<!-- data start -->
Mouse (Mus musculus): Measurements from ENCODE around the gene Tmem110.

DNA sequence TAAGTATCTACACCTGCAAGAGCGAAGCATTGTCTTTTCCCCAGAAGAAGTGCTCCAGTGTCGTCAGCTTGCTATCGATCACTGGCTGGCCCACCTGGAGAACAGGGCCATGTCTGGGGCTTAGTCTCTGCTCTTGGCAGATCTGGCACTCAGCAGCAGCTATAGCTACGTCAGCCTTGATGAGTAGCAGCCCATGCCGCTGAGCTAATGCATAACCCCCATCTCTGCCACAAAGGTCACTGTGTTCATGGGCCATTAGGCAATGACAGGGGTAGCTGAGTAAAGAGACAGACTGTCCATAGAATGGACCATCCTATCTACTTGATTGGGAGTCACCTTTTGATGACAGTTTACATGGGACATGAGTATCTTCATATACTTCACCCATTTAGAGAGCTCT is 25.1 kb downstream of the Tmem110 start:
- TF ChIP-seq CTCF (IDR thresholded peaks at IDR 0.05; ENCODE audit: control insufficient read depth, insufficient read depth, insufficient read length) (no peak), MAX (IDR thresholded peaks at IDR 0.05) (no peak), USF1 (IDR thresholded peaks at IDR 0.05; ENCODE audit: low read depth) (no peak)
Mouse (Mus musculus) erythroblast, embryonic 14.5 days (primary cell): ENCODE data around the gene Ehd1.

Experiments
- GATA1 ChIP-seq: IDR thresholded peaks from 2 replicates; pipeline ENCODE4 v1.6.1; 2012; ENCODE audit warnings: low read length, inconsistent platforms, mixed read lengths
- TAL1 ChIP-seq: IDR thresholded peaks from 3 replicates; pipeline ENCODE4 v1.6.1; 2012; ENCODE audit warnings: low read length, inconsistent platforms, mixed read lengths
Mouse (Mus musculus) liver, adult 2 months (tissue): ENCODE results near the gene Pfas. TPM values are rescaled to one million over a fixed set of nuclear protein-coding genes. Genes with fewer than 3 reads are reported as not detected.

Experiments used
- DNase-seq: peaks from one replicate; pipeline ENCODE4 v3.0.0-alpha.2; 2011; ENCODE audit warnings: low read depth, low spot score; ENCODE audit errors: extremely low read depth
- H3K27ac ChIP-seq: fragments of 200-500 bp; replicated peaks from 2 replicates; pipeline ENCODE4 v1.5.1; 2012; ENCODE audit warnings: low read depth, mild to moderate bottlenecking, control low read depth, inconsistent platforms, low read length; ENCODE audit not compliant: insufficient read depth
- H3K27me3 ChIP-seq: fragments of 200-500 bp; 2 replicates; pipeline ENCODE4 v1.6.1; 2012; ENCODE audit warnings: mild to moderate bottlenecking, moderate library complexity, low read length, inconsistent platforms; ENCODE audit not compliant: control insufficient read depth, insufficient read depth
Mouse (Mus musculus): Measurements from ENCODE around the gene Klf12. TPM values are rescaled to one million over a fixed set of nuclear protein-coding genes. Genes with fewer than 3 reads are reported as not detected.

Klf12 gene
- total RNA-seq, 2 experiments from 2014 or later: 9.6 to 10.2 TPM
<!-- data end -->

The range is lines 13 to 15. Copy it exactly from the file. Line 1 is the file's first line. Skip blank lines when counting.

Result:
Mouse (Mus musculus): Measurements from ENCODE around the gene Klf12. TPM values are rescaled to one million over a fixed set of nuclear protein-coding genes. Genes with fewer than 3 reads are reported as not detected.

Klf12 gene
- total RNA-seq, 2 experiments from 2014 or later: 9.6 to 10.2 TPM